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  • Keeping Cats Safe in Auckland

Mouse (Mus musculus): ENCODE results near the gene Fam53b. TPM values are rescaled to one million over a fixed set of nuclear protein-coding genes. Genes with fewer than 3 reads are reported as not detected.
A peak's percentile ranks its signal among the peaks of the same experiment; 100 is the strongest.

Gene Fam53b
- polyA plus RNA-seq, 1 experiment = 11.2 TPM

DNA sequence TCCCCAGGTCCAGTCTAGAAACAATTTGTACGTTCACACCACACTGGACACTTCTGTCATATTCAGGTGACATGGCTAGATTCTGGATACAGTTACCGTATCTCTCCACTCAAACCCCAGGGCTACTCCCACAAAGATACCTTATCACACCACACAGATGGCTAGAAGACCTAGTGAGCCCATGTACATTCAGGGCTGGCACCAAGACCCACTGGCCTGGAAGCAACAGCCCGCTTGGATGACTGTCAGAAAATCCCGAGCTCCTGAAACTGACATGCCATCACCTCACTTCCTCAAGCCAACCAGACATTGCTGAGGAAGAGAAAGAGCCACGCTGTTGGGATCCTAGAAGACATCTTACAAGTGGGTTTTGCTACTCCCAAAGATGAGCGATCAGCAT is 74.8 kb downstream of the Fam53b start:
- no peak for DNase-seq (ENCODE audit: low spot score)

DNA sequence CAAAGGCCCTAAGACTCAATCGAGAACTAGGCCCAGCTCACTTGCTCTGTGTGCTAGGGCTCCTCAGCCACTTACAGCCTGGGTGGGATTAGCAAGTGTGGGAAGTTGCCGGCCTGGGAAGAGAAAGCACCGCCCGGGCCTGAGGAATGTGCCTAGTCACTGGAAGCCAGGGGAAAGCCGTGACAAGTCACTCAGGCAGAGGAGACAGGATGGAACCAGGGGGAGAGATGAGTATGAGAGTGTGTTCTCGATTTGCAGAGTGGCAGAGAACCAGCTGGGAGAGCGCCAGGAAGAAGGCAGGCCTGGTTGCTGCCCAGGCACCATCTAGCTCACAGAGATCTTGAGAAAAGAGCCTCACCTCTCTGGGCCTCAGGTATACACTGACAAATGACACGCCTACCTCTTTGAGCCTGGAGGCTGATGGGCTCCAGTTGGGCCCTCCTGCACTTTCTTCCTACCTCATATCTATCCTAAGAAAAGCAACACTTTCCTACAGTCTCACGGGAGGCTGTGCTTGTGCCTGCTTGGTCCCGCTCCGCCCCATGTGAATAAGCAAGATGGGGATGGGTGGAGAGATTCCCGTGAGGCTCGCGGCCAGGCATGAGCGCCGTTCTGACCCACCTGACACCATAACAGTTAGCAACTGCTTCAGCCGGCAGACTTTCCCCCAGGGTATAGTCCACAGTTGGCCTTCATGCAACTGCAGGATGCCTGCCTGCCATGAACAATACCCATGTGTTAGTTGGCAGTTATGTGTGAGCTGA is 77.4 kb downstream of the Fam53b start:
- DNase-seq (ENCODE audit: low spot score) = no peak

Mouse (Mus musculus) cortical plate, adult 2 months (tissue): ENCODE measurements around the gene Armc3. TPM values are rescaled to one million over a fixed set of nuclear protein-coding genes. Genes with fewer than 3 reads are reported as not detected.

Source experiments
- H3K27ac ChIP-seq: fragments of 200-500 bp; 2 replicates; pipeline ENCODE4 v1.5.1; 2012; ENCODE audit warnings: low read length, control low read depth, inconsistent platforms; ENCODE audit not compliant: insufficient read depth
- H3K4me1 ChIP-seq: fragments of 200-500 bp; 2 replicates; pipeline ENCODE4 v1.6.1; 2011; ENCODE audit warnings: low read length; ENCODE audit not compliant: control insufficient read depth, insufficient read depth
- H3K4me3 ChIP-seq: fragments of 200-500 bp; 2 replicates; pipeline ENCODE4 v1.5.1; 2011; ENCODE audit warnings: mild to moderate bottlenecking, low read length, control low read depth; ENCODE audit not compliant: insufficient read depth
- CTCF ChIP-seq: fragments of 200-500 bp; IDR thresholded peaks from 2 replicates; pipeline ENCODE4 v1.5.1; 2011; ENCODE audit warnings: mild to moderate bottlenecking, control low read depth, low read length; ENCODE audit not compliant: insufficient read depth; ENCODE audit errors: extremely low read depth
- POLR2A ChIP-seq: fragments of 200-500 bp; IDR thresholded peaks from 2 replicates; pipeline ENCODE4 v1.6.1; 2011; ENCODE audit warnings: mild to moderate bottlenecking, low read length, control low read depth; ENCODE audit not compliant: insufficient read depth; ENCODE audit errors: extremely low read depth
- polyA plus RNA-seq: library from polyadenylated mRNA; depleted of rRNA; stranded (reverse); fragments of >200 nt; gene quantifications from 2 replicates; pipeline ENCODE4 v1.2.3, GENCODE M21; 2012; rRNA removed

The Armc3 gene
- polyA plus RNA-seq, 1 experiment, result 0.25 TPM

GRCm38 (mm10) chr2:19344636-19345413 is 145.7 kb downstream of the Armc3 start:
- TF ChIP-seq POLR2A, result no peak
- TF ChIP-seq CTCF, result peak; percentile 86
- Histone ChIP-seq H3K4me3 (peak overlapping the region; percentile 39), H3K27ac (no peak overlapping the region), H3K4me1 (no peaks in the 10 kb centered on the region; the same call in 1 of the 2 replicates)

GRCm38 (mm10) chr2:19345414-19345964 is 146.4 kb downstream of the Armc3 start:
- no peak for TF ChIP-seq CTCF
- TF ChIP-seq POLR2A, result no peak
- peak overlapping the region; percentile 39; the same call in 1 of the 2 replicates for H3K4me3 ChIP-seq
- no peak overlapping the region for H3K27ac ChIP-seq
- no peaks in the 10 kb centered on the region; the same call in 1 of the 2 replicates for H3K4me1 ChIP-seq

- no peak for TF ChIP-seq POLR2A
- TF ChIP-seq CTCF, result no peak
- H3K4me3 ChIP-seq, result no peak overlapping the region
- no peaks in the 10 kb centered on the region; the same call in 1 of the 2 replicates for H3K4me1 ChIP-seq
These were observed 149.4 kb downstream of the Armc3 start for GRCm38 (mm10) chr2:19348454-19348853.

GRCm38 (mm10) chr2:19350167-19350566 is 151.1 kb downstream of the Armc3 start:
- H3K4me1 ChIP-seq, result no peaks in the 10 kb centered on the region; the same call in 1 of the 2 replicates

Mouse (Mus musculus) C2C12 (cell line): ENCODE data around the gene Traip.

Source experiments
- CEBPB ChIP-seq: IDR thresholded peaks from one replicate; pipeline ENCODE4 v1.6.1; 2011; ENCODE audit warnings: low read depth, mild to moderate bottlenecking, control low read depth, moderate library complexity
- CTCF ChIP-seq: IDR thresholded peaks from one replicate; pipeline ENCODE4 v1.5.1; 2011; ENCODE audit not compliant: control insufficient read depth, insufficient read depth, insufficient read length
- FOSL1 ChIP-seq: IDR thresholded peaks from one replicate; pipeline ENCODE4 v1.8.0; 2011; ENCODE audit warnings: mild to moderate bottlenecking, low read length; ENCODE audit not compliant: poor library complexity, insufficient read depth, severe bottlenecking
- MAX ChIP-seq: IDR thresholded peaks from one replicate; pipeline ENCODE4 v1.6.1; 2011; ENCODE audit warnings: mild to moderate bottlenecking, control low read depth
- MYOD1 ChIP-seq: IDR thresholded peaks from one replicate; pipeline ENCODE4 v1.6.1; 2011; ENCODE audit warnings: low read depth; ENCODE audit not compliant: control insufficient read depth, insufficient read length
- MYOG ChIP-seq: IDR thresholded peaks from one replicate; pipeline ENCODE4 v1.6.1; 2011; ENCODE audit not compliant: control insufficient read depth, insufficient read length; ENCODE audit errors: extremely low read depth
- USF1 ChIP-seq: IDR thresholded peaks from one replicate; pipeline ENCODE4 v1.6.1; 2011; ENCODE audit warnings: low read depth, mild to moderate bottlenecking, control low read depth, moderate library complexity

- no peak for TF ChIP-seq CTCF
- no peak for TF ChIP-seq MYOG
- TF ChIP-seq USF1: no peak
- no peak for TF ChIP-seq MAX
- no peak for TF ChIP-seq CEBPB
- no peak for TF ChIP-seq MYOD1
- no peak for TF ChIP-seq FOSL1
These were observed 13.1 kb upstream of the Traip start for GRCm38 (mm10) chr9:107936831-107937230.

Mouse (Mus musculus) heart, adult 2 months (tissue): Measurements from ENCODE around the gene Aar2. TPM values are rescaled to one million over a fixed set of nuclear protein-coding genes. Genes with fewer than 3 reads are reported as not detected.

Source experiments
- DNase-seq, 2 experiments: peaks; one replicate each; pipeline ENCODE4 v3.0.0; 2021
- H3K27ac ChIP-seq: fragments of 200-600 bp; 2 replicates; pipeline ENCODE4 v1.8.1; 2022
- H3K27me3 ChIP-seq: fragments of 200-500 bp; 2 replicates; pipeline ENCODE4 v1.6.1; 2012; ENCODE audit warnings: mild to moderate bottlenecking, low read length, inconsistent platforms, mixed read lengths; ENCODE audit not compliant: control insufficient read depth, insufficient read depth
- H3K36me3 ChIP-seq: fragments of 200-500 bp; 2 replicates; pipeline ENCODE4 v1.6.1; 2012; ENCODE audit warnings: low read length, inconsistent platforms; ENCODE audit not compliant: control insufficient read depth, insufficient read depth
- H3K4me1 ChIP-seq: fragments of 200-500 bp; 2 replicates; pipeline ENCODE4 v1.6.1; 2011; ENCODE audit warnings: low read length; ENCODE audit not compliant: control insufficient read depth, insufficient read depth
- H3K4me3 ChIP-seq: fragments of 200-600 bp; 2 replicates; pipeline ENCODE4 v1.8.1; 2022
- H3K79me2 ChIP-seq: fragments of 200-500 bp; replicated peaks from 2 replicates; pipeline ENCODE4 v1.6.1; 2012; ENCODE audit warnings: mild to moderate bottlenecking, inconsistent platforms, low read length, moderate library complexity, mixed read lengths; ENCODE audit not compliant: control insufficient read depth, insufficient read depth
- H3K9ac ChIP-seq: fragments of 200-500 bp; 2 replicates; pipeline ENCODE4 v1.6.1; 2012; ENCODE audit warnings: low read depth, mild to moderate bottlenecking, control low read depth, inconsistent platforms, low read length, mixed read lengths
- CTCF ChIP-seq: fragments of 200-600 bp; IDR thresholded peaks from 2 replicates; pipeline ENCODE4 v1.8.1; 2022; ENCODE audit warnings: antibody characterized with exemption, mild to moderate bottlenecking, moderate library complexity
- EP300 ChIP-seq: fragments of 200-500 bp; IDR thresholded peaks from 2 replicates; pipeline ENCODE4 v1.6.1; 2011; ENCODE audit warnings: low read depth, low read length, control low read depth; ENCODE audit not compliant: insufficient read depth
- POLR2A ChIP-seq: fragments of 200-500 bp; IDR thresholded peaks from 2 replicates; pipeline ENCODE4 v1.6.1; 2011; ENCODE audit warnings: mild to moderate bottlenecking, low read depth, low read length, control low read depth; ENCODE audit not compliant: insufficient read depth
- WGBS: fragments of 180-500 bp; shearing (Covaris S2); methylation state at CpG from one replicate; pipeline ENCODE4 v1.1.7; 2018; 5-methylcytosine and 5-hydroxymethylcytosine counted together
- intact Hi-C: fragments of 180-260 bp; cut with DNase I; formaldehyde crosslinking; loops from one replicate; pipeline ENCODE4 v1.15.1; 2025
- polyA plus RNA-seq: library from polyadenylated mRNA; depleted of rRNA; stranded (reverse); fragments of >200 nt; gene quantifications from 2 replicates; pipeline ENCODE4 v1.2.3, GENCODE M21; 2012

Have you ever come across a cat or kitten who has died crossing the road? If you haven't, then you are fortunate and, you don't live near where I live. I have lost count of the number of cats that have lost their lives crossing roads; mostly at night and not always on busy streets. The worst time of year has been around Guy Fawkes night. Then the number of cats that die is significantly higher than the rest of the year. I decided to do some research on the subject, including how other countries handle this issue problem. Here is what I discovered. In Brisbane, Australia, in 2017, the Brisbane Council enacted the Animal Local Laws Act that requires people who have companion cats to microchip them, keep the microchip details up to date and the cat must have a collar containing contact information. As well you are required to keep your cat on your property. They do not have to be indoors all the time; they can be kept in an enclosure which could be connected to your house by a cat door or some other means. You can keep up to three companion cats without a permit; however, if you want more than a license is needed. I also looked at what they do in England to keep cats safe. They also recommend keeping cats in at night because accidents are more severe at night/in dark hours, including morning/afternoons in winter months. They also noted that it is not just road that are hazards for cats at night but that they can become injured through contact with other animals, including wild animals. There have also been problems with people in London going out at night killing cats. They have also recommended that a cat owner put a reflective or fluorescent quick-release collar on the cat as it may help them be seen. Research by Pet Insurance companies in England found that approximately 78% of all road traffic accidents involving cats happen at night. Specialists in both countries agree that you should never lock a cat out at night. Our family has always kept our cats in at night. While they were young adults, they may have tried to escape on occasions and be a little restless; however, they soon adjust. Cats are hunters; however, there is no reason why they should be allowed to roam around at night. Our cats have adopted the same sleep pattern as us of sleeping at night time. We had an old aviary that we attached to our house via a bedroom window, and that worked well. If your yard is completely fenced its possible to use a fence attachment such as the Oscillot cat fence which is a paddle system that attaches to the top of a wall, making it impossible for a cat to climb over. If you Google search you can find a variety of ideas and designs. In Auckland, there is no limit on the number of cats you can keep on your property. There is no legislation as such, only a responsible cat owner guidelines. There are bylaws protecting dogs and preventing them from becoming a public nuisance, but there are none concerning cats. Why not? In Auckland, anyone who witnesses pain or suffering of a cat needs to report it to the police and or the SPCA; otherwise, they breach the Animal Welfare Act. All well and good, however, this gives no protection to cats nor stops them from becoming a hazard. A recent Wellington study found that on average cats crossed four roads per day. While the Aminal Welfare Act contains a level of recognition that keeping cats safe means keeping the contained inside the home or on the property, there is no legal obligation to do so. The NZ Government has a Code of Welfare: Companion Cat which came into effect from October 2018. Once again it only contains recommendations such as keeping your cat indoors between dusk and dawn, keeping them indoors when fireworks are in use. The document states that some cats prefer to be out at night and will find their place under houses, in garden sheds, in dense undergrowth, etc. How is this responsible cat ownership? Are they genuinely saying that cats know that is best for them? The document has a lot of useful information on feeding, health and breeding but about from recommending that they are kept inside at night, there is nothing that protects a cat. Recommendations are one thing, but legal requirements are another. It's time to make a change, to act decisively to ensure the safety of all cats in Auckland, ensuring that they also do not become a community problem. Please sign and share the petition.